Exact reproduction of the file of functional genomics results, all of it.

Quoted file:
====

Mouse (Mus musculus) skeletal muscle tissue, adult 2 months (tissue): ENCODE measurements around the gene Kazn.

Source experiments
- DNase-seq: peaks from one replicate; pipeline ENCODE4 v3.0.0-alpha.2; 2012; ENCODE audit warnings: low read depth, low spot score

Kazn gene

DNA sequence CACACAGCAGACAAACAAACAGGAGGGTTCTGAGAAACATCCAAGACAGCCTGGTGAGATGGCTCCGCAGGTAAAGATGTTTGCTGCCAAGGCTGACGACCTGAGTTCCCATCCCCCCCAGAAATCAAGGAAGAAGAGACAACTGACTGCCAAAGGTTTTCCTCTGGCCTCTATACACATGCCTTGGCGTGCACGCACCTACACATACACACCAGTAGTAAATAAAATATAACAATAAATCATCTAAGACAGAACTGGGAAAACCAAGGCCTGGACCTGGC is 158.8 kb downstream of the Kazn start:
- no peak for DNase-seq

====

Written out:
Mouse (Mus musculus) skeletal muscle tissue, adult 2 months (tissue): ENCODE measurements around the gene Kazn.

Source experiments
- DNase-seq: peaks from one replicate; pipeline ENCODE4 v3.0.0-alpha.2; 2012; ENCODE audit warnings: low read depth, low spot score

Kazn gene

DNA sequence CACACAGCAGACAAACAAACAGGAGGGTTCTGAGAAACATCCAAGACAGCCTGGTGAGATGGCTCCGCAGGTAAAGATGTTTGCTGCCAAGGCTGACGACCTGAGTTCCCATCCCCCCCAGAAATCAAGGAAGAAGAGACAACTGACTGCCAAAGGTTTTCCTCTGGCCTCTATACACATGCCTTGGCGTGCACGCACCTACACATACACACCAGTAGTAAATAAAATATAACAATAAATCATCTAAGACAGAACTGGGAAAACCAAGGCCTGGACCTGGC is 158.8 kb downstream of the Kazn start:
- no peak for DNase-seq